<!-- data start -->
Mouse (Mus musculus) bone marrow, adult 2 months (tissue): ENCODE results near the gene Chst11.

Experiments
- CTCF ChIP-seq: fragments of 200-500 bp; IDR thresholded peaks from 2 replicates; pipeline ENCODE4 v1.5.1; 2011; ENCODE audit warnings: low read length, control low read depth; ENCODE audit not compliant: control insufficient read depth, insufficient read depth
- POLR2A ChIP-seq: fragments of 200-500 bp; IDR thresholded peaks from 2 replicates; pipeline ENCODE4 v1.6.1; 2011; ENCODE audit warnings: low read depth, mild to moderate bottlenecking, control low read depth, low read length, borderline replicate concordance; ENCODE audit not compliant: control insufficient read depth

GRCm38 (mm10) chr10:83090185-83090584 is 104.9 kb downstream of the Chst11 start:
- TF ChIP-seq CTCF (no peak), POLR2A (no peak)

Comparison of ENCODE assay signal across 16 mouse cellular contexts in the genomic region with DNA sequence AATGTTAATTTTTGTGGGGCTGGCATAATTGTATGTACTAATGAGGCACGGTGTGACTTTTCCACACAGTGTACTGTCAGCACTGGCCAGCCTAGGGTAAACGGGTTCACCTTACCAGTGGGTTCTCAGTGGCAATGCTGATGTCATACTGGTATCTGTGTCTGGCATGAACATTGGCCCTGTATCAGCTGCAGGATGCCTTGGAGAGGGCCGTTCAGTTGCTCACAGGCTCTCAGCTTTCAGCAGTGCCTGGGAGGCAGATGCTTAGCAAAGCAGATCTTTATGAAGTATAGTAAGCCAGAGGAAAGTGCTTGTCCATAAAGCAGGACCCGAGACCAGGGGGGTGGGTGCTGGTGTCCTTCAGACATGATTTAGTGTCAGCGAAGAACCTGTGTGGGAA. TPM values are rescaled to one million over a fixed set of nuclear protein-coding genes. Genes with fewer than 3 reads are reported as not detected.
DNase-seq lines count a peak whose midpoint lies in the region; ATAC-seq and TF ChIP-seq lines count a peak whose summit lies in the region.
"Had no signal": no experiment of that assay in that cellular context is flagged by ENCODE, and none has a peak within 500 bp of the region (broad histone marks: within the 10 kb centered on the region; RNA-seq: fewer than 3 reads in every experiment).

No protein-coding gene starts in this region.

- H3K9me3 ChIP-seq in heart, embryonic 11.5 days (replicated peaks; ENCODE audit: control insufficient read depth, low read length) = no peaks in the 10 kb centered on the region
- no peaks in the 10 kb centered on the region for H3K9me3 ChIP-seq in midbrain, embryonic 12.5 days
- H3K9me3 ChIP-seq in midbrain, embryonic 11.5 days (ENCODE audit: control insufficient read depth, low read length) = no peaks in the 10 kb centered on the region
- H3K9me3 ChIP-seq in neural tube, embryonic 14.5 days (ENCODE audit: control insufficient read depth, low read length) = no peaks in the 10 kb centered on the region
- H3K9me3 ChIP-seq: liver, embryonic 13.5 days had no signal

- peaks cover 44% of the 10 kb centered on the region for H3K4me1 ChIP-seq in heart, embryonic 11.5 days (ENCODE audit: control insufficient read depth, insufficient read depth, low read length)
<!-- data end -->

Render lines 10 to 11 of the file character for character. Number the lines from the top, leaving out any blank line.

No protein-coding gene starts in this region.

- H3K9me3 ChIP-seq in heart, embryonic 11.5 days (replicated peaks; ENCODE audit: control insufficient read depth, low read length) = no peaks in the 10 kb centered on the region